(Plain Press, April 2017) At the Ohio City Incorporated (OCI) annual meeting on March 21, both Board President Chris Schmitt and Executive Director Tom McNair called for the organization to improve its connection to people in the community.
Board President Schmitt called for creating an “environment that is welcoming and supportive to families of all types.” He said the organization is working to “physically connect” the neighborhood with special attention to Cuyahoga Metropolitan Housing Authority housing. He said OCI believes in inclusion and diversity, but must do a better job of communicating with residents. He urged residents to get to know the staff and board better this year and reach out to them. “We want to be connected to you,” he said. He urged residents to reach out to board and staff members with their questions and concerns.
Executive Director Tom McNair talked about the demographics of the neighborhood that is 54% white, 34% African American and 18% Hispanic. He noted that in a neighborhood of 10,000 residents, 2000 of those residents lived in public housing and 80% of the public housing residents are African American. He talked about the challenge to connect the neighborhood better physically, but also to “start talking with each other.”
McNair challenged the organization to “evolve from outreach to engagement.” He noted while information was available at block club meetings, a lot of people never go to block club meetings. McNair promised to hold quarterly community forums and to form a Community Engagement Committee “to help reach other people we are not reaching.”
McNair talked about efforts by OCI to improve the walkability and connectivity of the whole neighborhood, efforts to attract and retain businesses, work to increase housing density along the main transit corridors, and some of the promotion efforts by OCI. He noted the success of Near West Recreation in increasing the number of children it serves.
McNair said OCI is concerned about affordability of retail space and has a program to help businesses with a line of spaces that are 500 square feet.
Speaking of some of the accomplishments of the organization, McNair said of the 622 new or planned units of housing in the neighborhood 60 were deemed affordable. He noted the OCI work with the Creative Fusion project in bringing international artists to the neighborhood to work with local artists and CMHA residents in creating murals in the neighborhood.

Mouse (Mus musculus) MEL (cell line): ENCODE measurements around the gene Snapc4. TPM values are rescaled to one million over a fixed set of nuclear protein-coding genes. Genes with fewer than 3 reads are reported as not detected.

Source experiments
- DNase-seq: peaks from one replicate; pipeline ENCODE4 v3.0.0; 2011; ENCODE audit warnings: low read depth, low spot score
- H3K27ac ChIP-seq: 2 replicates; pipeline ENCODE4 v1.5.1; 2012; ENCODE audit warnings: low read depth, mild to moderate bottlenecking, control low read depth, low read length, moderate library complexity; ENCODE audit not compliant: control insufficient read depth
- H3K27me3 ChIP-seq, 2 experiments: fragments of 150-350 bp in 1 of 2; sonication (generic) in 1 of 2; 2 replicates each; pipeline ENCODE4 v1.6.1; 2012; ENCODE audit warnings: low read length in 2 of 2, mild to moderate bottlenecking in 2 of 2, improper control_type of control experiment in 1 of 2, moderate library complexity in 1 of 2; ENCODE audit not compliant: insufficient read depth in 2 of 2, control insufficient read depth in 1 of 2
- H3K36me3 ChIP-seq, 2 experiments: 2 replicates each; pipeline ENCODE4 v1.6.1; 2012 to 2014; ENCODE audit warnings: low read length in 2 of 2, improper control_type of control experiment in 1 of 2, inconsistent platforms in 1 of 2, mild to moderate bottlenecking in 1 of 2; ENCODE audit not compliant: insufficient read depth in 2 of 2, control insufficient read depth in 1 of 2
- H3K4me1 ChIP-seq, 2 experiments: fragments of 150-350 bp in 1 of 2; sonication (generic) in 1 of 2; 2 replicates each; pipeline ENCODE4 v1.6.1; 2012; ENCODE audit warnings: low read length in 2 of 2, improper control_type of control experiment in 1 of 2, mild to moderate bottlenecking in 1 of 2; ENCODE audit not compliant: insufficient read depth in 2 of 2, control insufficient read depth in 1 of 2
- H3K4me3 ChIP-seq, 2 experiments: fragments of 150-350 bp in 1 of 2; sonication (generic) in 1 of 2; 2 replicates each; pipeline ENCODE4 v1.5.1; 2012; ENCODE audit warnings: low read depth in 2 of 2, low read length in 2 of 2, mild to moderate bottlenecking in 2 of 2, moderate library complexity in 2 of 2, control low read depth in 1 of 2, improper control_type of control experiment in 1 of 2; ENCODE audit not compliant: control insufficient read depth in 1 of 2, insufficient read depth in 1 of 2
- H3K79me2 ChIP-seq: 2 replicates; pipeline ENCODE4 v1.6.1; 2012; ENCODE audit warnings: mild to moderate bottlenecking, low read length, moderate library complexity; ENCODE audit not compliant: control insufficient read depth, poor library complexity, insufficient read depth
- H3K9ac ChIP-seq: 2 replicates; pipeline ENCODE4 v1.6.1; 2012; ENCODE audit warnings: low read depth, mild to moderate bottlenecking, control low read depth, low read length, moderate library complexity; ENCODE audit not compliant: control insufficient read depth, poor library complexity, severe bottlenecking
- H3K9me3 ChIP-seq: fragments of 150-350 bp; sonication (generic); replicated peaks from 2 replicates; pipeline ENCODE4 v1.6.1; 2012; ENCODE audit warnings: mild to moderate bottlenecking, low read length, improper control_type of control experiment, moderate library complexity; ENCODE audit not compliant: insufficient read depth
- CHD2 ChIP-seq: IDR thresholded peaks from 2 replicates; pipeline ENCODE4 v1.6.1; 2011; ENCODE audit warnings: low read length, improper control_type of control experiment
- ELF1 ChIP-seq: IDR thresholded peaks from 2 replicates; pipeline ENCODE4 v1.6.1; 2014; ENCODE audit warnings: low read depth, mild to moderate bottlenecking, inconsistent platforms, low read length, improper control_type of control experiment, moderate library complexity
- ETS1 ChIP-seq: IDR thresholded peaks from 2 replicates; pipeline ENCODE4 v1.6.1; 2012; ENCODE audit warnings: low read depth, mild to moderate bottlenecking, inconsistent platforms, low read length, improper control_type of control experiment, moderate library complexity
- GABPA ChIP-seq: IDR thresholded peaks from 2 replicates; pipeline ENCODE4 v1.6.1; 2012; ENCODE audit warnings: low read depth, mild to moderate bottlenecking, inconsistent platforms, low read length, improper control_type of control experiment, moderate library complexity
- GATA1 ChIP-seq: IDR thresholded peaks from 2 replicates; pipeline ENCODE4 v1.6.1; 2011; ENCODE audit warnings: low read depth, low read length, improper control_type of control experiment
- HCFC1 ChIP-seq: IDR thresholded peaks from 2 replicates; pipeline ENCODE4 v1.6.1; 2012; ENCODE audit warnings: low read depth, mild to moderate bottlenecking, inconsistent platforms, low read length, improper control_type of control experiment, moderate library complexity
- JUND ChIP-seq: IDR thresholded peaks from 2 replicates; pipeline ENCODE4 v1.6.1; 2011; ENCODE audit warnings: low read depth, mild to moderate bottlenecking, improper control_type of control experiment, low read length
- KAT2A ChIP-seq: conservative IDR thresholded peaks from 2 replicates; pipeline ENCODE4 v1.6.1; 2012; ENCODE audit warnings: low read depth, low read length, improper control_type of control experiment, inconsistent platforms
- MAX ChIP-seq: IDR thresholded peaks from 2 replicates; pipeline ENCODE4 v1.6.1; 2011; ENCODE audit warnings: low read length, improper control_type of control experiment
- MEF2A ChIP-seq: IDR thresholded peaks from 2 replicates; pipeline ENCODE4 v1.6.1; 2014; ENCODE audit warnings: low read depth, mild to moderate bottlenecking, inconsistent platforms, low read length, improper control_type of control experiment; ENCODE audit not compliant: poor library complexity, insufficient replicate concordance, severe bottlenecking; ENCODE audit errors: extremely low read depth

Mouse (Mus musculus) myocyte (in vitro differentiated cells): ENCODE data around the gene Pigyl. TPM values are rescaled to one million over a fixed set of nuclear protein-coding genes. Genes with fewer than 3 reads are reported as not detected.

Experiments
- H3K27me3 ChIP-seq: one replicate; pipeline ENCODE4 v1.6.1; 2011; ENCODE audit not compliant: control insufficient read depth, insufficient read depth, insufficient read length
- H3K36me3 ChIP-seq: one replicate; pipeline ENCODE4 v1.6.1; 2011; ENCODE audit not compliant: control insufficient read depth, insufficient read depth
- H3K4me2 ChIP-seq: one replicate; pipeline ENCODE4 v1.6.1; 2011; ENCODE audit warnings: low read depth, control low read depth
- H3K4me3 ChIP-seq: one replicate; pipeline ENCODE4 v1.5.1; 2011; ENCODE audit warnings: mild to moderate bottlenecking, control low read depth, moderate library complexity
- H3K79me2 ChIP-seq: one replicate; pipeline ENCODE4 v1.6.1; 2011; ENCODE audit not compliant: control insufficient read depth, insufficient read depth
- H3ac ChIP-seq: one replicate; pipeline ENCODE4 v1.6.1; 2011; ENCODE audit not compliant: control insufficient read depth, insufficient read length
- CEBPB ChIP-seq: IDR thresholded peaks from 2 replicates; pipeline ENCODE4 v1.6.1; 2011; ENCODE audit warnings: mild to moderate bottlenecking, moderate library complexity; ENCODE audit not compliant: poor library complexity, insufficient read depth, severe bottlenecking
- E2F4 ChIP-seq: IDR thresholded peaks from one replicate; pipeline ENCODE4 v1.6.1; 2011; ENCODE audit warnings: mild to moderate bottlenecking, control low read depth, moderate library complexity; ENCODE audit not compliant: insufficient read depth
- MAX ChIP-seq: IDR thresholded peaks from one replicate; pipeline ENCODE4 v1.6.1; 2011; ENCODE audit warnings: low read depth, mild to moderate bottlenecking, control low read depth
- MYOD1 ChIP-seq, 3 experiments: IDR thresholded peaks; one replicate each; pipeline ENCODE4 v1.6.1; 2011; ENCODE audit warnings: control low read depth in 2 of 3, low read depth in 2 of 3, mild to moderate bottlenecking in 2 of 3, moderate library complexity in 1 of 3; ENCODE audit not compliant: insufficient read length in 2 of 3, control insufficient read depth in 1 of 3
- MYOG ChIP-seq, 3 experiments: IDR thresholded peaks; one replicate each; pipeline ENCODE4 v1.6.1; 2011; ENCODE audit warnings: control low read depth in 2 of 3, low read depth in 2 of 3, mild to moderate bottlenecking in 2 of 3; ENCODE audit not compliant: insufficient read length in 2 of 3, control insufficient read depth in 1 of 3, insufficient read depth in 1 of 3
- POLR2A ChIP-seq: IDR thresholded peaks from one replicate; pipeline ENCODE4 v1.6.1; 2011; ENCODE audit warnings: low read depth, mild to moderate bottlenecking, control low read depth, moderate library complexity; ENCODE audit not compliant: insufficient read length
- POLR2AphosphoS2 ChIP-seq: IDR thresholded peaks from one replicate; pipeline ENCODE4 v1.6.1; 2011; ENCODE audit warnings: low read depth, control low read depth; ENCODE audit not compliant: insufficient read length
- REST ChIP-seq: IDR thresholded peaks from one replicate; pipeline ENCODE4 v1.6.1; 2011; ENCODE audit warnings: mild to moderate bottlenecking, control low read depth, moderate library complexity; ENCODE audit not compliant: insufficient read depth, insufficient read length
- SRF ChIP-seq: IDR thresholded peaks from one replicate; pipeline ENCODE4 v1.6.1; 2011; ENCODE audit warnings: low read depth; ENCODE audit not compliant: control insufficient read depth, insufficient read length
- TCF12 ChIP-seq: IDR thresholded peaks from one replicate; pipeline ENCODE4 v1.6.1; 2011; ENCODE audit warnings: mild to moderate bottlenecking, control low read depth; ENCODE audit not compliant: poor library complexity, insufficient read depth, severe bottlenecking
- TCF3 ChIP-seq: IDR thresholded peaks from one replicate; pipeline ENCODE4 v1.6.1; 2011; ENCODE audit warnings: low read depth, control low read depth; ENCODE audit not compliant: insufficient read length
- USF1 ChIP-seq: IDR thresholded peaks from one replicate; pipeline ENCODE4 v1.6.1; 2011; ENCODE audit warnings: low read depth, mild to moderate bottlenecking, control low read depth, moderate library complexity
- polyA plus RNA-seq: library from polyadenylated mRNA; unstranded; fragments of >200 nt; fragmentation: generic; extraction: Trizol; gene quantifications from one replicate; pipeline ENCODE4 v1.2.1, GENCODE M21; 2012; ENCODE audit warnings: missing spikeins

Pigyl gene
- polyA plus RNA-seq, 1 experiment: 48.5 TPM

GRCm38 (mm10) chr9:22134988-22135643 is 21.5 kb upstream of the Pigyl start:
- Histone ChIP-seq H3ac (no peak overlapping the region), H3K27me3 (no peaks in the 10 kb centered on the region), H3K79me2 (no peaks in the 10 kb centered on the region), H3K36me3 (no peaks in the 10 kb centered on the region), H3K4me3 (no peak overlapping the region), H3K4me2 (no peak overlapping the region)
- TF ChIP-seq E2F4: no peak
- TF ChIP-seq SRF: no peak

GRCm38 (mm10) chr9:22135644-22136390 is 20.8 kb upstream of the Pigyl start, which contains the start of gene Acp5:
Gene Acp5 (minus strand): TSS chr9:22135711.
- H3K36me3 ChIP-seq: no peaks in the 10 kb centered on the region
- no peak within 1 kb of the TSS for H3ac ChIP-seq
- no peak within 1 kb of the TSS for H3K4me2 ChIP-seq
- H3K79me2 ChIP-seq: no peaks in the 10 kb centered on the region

The award ceremony followed the remarks by McNair.
Cristine King, a Dave’s Supermarket employee, received the Hospitality Leader Award for welcoming engagement with customers over the years.
Rick Foran and Chris Smythe received the Commercial Preservation Award for their work on West 25th Street Lofts.
Bob and Kathy Strickland received the residential preservation award for the efforts in rehabbing a house at 3806 Clinton Avenue. The couple said they found a buyer for the house before they even put it up for sale.
John Gill accepted the Community Service Award on behalf of the Arrupe Neighborhood Partnership of St. Ignatius High School from which student volunteers work with over 150 children in the neighborhood through a variety of after school programs.
Enrique Muniz Jr., owner of La Boricana Foods, accepted the Outstanding Small Business Award for 23 years of bringing foods from a variety of countries to the neighborhood as well as being a source of employment to refugees.
Mark Raymond, a resident and business owner received the Resident Leader Award for his involvement in the neighborhood. Raymond is the owner of the Ohio City Hostel and the Passenger Café.
Kathleen Williams received the Legacy Award for her service to youths and adults through her work at the Lakeview Community Center.
Dr. Donald Malone Jr., Presidents of Lutheran Hospital, received the Presidential Award for his efforts to involve Lutheran Hospital in the community.
Lillian Kuri of the Cleveland Foundation accepted the Arts & Culture Award for the involvement of the Cleveland Foundation’s International artist residency program’s Creative Fusion with Ohio City Inc and Hingetown. Kuri invited artists involved in the project on stage to participate in the acceptance of the award. Artists, involved in the Creative Fusion project, created several murals along the Detroit Avenue corridor and surrounding streets in the Hingetown area of Ohio City. Kuri said that one of the murals, which sits across from Lakeview Tower, is the largest in the State of Ohio.